New KAUST tandem solar cell breaks efficiency world record

The dynamic duo of silicon and perovskite continue their rampage through the solar cell industry. Researchers at King Abdullah University of Science and Technology have developed a new silicon/perovskite tandem solar cell with a record-breaking efficiency.

Most commercial solar cells have traditionally been made with silicon as the active ingredient, and this has gotten the tech into widespread use.

These solar cells are starting to bump up against the physical limits of silicon’s efficiency, so there isn’t much more room left for improvement without radically changing the recipe.

When the two materials are forced to work together, they achieve even better results, with efficiencies recently reaching well over 30%. And now, a new record has been set.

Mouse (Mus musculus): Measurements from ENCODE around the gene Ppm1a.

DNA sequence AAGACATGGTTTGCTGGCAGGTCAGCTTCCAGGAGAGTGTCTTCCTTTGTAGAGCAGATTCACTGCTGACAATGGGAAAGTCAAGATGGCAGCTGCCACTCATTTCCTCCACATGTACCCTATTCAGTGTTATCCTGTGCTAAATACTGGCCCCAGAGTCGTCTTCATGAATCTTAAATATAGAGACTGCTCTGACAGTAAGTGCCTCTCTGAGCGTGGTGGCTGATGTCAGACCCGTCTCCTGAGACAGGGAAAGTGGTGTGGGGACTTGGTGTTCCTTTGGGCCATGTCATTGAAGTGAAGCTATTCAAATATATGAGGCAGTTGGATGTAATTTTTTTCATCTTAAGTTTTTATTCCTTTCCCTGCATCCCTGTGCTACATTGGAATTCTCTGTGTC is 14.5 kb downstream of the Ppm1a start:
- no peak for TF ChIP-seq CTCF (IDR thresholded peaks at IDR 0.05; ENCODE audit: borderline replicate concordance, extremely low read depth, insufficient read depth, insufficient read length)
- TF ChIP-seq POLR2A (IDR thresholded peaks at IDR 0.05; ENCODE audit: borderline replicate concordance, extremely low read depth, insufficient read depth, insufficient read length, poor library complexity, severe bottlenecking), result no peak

Engineers at the KAUST Solar Center have developed a silicon/perovskite tandem solar cell with an efficiency of 33.2%, under regular one-Sun illumination, which is the highest efficiency of any kind of two-junction solar cell.

The record has been independently certified by the European Solar Test Installation and added to the Best Research-cell Efficiency Chart managed by the National Renewable Energy Laboratory.

This marks a 0.7% increase over the previous record-holder: a cell with 32.5% efficiency developed by a team at Helmholtz Zentrum Berlin and announced last December.

The KAUST team hasn’t elaborated on exactly what improvements were made to the solar cell to claim the new record.